Texas Securities Commissioner Travis J. Iles took emergency action on April 3 to stop the offering of a purported foreign currency trader promising a “safe haven” investment in a time when world markets are roiled by the COVID-19 pandemic.
According to the Emergency Cease and Desist Order, Florida resident James F. “Stormy” Walsh is soliciting Texas residents for a foreign currency trading program that he claims will return up to 11% a month, “basically risk-free.”
In online solicitations, Walsh described the investment as a “safe haven” in the context of “all the turmoil the last few weeks about the virus and its massive effects on the world’s financial markets.”
Walsh, according to the order, said the trading program could provide a source of supplemental income at a time when investors “cannot go out of [their] house[s] and take care of [their] famil[ies].”
The order is the first action taken by a state securities regulator against a promoter using COVID-19 as a tactic to lure investors, and it comes a little more than a week after the Texas State Securities Board issued the Investor Alert, Protecting Your Financial Health in the Pandemic Era, warning of a proliferation of schemes tied to the pandemic.
The Investor Alert warned that scammers will be targeting retail investors with tactics and products that track the recent economic and social trends, promising lucrative returns to people concerned about their portfolios and retirement plans.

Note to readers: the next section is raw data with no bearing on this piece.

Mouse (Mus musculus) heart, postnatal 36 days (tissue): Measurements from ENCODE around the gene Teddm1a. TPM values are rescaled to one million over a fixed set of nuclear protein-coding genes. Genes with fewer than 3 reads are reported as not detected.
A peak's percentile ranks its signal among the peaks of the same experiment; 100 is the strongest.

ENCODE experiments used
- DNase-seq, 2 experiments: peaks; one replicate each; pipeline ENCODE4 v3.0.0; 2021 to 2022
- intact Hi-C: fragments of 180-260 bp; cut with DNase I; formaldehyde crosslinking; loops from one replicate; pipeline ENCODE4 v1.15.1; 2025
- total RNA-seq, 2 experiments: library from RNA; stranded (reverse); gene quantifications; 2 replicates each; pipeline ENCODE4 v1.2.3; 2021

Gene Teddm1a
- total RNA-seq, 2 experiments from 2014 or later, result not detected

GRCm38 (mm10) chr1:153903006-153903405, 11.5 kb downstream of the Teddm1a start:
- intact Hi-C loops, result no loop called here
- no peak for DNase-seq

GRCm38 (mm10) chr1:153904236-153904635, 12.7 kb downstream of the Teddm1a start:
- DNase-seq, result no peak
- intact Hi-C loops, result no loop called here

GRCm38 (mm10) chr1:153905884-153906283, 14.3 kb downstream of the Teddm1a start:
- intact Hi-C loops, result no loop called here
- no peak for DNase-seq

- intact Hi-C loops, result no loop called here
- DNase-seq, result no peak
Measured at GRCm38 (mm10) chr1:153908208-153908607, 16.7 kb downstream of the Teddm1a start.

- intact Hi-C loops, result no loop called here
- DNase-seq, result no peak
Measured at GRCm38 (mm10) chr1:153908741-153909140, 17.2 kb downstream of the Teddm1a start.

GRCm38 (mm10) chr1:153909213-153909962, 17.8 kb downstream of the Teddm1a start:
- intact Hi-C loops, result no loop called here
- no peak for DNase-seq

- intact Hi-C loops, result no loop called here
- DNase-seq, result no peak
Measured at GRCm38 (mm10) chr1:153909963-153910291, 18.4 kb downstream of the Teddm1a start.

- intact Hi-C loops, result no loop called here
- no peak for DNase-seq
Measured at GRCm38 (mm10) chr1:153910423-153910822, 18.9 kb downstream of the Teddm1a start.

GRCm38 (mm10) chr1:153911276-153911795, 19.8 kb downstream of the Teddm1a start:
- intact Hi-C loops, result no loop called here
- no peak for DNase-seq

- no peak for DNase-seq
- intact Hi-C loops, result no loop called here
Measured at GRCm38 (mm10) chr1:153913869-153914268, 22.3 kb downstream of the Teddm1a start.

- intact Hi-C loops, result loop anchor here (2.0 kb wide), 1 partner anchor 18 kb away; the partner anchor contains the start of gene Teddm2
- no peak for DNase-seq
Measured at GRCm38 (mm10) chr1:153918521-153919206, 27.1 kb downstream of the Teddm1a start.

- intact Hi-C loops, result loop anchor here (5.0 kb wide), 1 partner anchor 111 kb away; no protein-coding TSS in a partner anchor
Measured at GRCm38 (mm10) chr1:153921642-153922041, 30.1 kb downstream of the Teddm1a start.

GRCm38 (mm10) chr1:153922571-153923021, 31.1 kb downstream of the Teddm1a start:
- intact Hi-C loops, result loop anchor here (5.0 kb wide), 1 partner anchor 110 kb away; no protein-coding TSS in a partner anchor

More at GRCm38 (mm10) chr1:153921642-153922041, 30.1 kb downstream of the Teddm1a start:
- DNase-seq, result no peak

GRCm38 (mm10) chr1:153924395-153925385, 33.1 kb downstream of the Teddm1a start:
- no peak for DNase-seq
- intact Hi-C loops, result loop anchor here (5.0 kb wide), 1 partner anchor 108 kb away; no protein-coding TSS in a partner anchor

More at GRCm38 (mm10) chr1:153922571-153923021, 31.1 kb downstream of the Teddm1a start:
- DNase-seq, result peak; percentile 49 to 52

According to the order, Walsh claims that the investments in his trading program are “basically risk free.” He is telling potential investors that he is paying 60% of the profits from trading international currencies to investors and keeping 40% of profits for himself.
Walsh is violating the Texas Securities Act because neither the investments nor Walsh are registered in Texas, according to the order.
Walsh initially agreed to stop offering investments in the trading program until he became compliant with the Securities Act. But he continued to illegally and fraudulently offer the securities, according to the order, threatening immediate financial harm to Texas residents.
According to the order, Walsh recently told potential investors he was earning greater profits because of the volatility the threat of COVID-19 has engendered in the markets.
Walsh claimed that in a recent 10-day period he earned $46,000 in profit on an account worth $100,000, according to the order.
Walsh is not, however, telling investors of the numerous risks in trading the currencies of other countries. These include fluctuations in a country’s interest rates, the impact of stock, bond, and commodity markets on currency exchange rates, and the possibility that technical problems can stall trades.
Walsh has 31 days to file a notice to challenge the order before the State Office of Administrative Hearings.